Washington Law Review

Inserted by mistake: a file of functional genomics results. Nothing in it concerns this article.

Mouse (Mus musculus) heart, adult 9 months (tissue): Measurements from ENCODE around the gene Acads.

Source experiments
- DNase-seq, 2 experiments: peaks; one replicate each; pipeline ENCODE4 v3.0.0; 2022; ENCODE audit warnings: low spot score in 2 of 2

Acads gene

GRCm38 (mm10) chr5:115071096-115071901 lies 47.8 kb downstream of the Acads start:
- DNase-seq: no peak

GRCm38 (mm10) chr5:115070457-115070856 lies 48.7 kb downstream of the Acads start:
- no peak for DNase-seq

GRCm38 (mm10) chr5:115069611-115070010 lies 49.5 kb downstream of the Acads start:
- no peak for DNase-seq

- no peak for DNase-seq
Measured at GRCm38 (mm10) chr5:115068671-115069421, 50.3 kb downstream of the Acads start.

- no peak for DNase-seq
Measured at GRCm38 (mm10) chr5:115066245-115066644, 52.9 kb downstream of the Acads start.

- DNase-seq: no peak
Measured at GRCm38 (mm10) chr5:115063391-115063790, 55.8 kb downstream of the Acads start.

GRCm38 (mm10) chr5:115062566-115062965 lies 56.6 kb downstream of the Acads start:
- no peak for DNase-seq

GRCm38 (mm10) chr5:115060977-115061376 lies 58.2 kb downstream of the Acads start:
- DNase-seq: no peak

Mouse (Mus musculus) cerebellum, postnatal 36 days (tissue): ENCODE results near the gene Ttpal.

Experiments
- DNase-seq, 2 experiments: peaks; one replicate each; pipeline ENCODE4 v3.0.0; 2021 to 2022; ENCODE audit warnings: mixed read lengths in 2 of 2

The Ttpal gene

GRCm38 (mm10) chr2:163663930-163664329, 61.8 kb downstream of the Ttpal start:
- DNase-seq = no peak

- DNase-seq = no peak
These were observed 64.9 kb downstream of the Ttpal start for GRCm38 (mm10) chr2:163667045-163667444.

In the late 1960s, dockets in federal courts were becoming increasingly crowded, the backlog of criminal cases having more than doubled in the decade 1958-68. One suggestion for relieving pressure on the dockets was reduction of jury size in civil jury trials from 12 to some lesser number. In the absence of a constitutional amendment, however, the seventh amendment appeared to bar such a reduction in jury size. Nevertheless, within the span of a few years the Supreme Court was to announce a series of decisions which eliminated the constitutional significance of the number 12 and permitted the adoption of the 6-member jury. This judicial revolution reached its culmination last Term in Colgrove v. Battin, which eliminated the requirement of a 12-member jury in civil trials in federal courts.

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